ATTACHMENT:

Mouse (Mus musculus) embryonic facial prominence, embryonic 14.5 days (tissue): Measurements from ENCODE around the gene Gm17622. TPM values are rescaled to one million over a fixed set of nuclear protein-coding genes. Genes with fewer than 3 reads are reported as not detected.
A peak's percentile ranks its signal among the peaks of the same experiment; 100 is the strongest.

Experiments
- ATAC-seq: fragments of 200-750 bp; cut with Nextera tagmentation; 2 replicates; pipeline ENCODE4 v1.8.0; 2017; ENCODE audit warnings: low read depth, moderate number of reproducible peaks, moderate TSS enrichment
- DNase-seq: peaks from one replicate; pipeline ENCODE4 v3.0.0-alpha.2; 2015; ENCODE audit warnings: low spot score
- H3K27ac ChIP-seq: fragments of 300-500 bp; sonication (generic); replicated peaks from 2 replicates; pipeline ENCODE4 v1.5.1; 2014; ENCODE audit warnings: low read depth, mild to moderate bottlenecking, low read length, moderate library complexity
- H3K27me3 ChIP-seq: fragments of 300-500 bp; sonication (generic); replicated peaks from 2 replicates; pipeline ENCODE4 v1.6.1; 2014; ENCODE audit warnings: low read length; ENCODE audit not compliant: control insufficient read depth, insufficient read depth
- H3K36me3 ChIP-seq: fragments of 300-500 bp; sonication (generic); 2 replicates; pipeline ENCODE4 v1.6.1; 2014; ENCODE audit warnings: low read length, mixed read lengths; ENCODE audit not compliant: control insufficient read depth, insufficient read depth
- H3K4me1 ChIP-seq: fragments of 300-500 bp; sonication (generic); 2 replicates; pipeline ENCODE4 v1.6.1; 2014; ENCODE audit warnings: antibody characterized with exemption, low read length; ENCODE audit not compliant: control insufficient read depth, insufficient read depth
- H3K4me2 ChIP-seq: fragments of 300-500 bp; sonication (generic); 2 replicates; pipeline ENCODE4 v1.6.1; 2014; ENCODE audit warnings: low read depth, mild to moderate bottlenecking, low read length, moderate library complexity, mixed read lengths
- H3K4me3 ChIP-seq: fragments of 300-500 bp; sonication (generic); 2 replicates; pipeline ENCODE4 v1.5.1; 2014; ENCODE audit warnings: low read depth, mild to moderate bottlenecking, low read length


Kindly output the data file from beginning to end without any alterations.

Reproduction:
Mouse (Mus musculus) embryonic facial prominence, embryonic 14.5 days (tissue): Measurements from ENCODE around the gene Gm17622. TPM values are rescaled to one million over a fixed set of nuclear protein-coding genes. Genes with fewer than 3 reads are reported as not detected.
A peak's percentile ranks its signal among the peaks of the same experiment; 100 is the strongest.

Experiments
- ATAC-seq: fragments of 200-750 bp; cut with Nextera tagmentation; 2 replicates; pipeline ENCODE4 v1.8.0; 2017; ENCODE audit warnings: low read depth, moderate number of reproducible peaks, moderate TSS enrichment
- DNase-seq: peaks from one replicate; pipeline ENCODE4 v3.0.0-alpha.2; 2015; ENCODE audit warnings: low spot score
- H3K27ac ChIP-seq: fragments of 300-500 bp; sonication (generic); replicated peaks from 2 replicates; pipeline ENCODE4 v1.5.1; 2014; ENCODE audit warnings: low read depth, mild to moderate bottlenecking, low read length, moderate library complexity
- H3K27me3 ChIP-seq: fragments of 300-500 bp; sonication (generic); replicated peaks from 2 replicates; pipeline ENCODE4 v1.6.1; 2014; ENCODE audit warnings: low read length; ENCODE audit not compliant: control insufficient read depth, insufficient read depth
- H3K36me3 ChIP-seq: fragments of 300-500 bp; sonication (generic); 2 replicates; pipeline ENCODE4 v1.6.1; 2014; ENCODE audit warnings: low read length, mixed read lengths; ENCODE audit not compliant: control insufficient read depth, insufficient read depth
- H3K4me1 ChIP-seq: fragments of 300-500 bp; sonication (generic); 2 replicates; pipeline ENCODE4 v1.6.1; 2014; ENCODE audit warnings: antibody characterized with exemption, low read length; ENCODE audit not compliant: control insufficient read depth, insufficient read depth
- H3K4me2 ChIP-seq: fragments of 300-500 bp; sonication (generic); 2 replicates; pipeline ENCODE4 v1.6.1; 2014; ENCODE audit warnings: low read depth, mild to moderate bottlenecking, low read length, moderate library complexity, mixed read lengths
- H3K4me3 ChIP-seq: fragments of 300-500 bp; sonication (generic); 2 replicates; pipeline ENCODE4 v1.5.1; 2014; ENCODE audit warnings: low read depth, mild to moderate bottlenecking, low read length